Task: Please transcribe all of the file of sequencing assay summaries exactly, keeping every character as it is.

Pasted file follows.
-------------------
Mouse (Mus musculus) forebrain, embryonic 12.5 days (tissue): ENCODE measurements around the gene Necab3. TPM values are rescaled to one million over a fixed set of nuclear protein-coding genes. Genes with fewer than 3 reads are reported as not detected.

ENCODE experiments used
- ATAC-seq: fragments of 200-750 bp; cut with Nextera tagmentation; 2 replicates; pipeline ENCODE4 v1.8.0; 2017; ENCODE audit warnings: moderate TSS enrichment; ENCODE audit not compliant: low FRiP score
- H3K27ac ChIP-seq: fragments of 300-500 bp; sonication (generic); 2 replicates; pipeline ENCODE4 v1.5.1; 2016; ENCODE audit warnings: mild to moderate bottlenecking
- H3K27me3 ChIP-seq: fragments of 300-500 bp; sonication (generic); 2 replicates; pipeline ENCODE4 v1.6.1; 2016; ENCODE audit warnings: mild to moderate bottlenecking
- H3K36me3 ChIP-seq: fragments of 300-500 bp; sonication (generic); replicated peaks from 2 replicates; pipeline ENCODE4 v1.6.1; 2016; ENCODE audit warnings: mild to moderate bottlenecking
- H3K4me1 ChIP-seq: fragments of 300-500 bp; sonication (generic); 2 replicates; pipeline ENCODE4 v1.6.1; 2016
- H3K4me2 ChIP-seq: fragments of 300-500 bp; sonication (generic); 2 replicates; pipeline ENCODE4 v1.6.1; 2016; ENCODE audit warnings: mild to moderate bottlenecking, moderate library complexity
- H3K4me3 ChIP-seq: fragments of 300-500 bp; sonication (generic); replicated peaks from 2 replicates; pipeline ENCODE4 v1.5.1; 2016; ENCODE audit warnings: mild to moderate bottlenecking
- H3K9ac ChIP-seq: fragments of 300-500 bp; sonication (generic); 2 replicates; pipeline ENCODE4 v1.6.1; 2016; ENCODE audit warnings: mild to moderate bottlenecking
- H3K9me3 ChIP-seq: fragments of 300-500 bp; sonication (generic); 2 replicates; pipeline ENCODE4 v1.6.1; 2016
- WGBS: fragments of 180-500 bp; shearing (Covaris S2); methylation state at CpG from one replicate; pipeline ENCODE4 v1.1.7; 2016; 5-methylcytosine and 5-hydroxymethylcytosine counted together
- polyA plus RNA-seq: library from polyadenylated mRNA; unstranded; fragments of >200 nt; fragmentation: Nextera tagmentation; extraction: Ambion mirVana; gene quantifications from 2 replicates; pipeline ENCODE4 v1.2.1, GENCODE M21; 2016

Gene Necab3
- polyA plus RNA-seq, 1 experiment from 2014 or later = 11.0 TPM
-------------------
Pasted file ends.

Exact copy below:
Mouse (Mus musculus) forebrain, embryonic 12.5 days (tissue): ENCODE measurements around the gene Necab3. TPM values are rescaled to one million over a fixed set of nuclear protein-coding genes. Genes with fewer than 3 reads are reported as not detected.

ENCODE experiments used
- ATAC-seq: fragments of 200-750 bp; cut with Nextera tagmentation; 2 replicates; pipeline ENCODE4 v1.8.0; 2017; ENCODE audit warnings: moderate TSS enrichment; ENCODE audit not compliant: low FRiP score
- H3K27ac ChIP-seq: fragments of 300-500 bp; sonication (generic); 2 replicates; pipeline ENCODE4 v1.5.1; 2016; ENCODE audit warnings: mild to moderate bottlenecking
- H3K27me3 ChIP-seq: fragments of 300-500 bp; sonication (generic); 2 replicates; pipeline ENCODE4 v1.6.1; 2016; ENCODE audit warnings: mild to moderate bottlenecking
- H3K36me3 ChIP-seq: fragments of 300-500 bp; sonication (generic); replicated peaks from 2 replicates; pipeline ENCODE4 v1.6.1; 2016; ENCODE audit warnings: mild to moderate bottlenecking
- H3K4me1 ChIP-seq: fragments of 300-500 bp; sonication (generic); 2 replicates; pipeline ENCODE4 v1.6.1; 2016
- H3K4me2 ChIP-seq: fragments of 300-500 bp; sonication (generic); 2 replicates; pipeline ENCODE4 v1.6.1; 2016; ENCODE audit warnings: mild to moderate bottlenecking, moderate library complexity
- H3K4me3 ChIP-seq: fragments of 300-500 bp; sonication (generic); replicated peaks from 2 replicates; pipeline ENCODE4 v1.5.1; 2016; ENCODE audit warnings: mild to moderate bottlenecking
- H3K9ac ChIP-seq: fragments of 300-500 bp; sonication (generic); 2 replicates; pipeline ENCODE4 v1.6.1; 2016; ENCODE audit warnings: mild to moderate bottlenecking
- H3K9me3 ChIP-seq: fragments of 300-500 bp; sonication (generic); 2 replicates; pipeline ENCODE4 v1.6.1; 2016
- WGBS: fragments of 180-500 bp; shearing (Covaris S2); methylation state at CpG from one replicate; pipeline ENCODE4 v1.1.7; 2016; 5-methylcytosine and 5-hydroxymethylcytosine counted together
- polyA plus RNA-seq: library from polyadenylated mRNA; unstranded; fragments of >200 nt; fragmentation: Nextera tagmentation; extraction: Ambion mirVana; gene quantifications from 2 replicates; pipeline ENCODE4 v1.2.1, GENCODE M21; 2016

Gene Necab3
- polyA plus RNA-seq, 1 experiment from 2014 or later = 11.0 TPM